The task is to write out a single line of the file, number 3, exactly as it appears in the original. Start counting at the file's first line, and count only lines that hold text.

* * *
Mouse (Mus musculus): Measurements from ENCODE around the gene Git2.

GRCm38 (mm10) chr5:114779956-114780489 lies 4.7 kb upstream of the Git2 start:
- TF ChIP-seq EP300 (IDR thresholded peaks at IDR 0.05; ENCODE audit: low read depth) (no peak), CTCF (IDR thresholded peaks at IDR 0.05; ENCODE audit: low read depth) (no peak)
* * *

- TF ChIP-seq EP300 (IDR thresholded peaks at IDR 0.05; ENCODE audit: low read depth) (no peak), CTCF (IDR thresholded peaks at IDR 0.05; ENCODE audit: low read depth) (no peak)